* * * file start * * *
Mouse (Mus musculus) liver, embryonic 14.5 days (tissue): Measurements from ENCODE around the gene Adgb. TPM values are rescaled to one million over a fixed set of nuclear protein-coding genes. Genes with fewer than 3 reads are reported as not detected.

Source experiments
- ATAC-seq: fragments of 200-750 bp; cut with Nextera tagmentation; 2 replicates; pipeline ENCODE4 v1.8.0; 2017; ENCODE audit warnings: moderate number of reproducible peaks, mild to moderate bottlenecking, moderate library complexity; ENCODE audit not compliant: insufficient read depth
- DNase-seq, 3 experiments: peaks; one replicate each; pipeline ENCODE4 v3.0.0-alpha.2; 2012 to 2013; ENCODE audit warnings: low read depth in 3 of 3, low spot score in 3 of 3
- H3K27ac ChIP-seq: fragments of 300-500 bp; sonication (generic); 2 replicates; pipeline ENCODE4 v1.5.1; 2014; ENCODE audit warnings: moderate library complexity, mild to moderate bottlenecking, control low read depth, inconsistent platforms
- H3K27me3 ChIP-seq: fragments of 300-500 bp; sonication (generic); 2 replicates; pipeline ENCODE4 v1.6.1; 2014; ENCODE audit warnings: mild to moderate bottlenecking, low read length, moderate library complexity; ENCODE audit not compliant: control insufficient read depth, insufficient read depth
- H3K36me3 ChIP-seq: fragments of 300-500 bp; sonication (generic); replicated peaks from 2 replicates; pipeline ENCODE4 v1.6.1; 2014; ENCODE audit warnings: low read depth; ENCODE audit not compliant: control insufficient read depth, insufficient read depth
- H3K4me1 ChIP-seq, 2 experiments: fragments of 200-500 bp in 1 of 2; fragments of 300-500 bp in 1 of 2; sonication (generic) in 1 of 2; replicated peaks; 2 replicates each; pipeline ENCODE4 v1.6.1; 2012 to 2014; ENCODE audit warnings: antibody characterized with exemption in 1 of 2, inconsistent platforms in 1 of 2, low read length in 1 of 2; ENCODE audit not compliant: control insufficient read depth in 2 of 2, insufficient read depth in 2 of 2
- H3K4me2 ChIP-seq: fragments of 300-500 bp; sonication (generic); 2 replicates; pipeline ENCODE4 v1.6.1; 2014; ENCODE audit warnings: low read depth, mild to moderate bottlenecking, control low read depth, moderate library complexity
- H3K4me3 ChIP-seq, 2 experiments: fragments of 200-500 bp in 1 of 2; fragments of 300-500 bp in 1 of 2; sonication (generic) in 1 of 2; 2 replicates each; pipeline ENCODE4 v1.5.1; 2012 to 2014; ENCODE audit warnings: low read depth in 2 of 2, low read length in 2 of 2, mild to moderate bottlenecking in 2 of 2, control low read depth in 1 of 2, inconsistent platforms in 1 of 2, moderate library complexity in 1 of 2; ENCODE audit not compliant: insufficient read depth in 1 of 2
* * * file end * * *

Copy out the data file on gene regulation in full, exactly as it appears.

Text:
Mouse (Mus musculus) liver, embryonic 14.5 days (tissue): Measurements from ENCODE around the gene Adgb. TPM values are rescaled to one million over a fixed set of nuclear protein-coding genes. Genes with fewer than 3 reads are reported as not detected.

Source experiments
- ATAC-seq: fragments of 200-750 bp; cut with Nextera tagmentation; 2 replicates; pipeline ENCODE4 v1.8.0; 2017; ENCODE audit warnings: moderate number of reproducible peaks, mild to moderate bottlenecking, moderate library complexity; ENCODE audit not compliant: insufficient read depth
- DNase-seq, 3 experiments: peaks; one replicate each; pipeline ENCODE4 v3.0.0-alpha.2; 2012 to 2013; ENCODE audit warnings: low read depth in 3 of 3, low spot score in 3 of 3
- H3K27ac ChIP-seq: fragments of 300-500 bp; sonication (generic); 2 replicates; pipeline ENCODE4 v1.5.1; 2014; ENCODE audit warnings: moderate library complexity, mild to moderate bottlenecking, control low read depth, inconsistent platforms
- H3K27me3 ChIP-seq: fragments of 300-500 bp; sonication (generic); 2 replicates; pipeline ENCODE4 v1.6.1; 2014; ENCODE audit warnings: mild to moderate bottlenecking, low read length, moderate library complexity; ENCODE audit not compliant: control insufficient read depth, insufficient read depth
- H3K36me3 ChIP-seq: fragments of 300-500 bp; sonication (generic); replicated peaks from 2 replicates; pipeline ENCODE4 v1.6.1; 2014; ENCODE audit warnings: low read depth; ENCODE audit not compliant: control insufficient read depth, insufficient read depth
- H3K4me1 ChIP-seq, 2 experiments: fragments of 200-500 bp in 1 of 2; fragments of 300-500 bp in 1 of 2; sonication (generic) in 1 of 2; replicated peaks; 2 replicates each; pipeline ENCODE4 v1.6.1; 2012 to 2014; ENCODE audit warnings: antibody characterized with exemption in 1 of 2, inconsistent platforms in 1 of 2, low read length in 1 of 2; ENCODE audit not compliant: control insufficient read depth in 2 of 2, insufficient read depth in 2 of 2
- H3K4me2 ChIP-seq: fragments of 300-500 bp; sonication (generic); 2 replicates; pipeline ENCODE4 v1.6.1; 2014; ENCODE audit warnings: low read depth, mild to moderate bottlenecking, control low read depth, moderate library complexity
- H3K4me3 ChIP-seq, 2 experiments: fragments of 200-500 bp in 1 of 2; fragments of 300-500 bp in 1 of 2; sonication (generic) in 1 of 2; 2 replicates each; pipeline ENCODE4 v1.5.1; 2012 to 2014; ENCODE audit warnings: low read depth in 2 of 2, low read length in 2 of 2, mild to moderate bottlenecking in 2 of 2, control low read depth in 1 of 2, inconsistent platforms in 1 of 2, moderate library complexity in 1 of 2; ENCODE audit not compliant: insufficient read depth in 1 of 2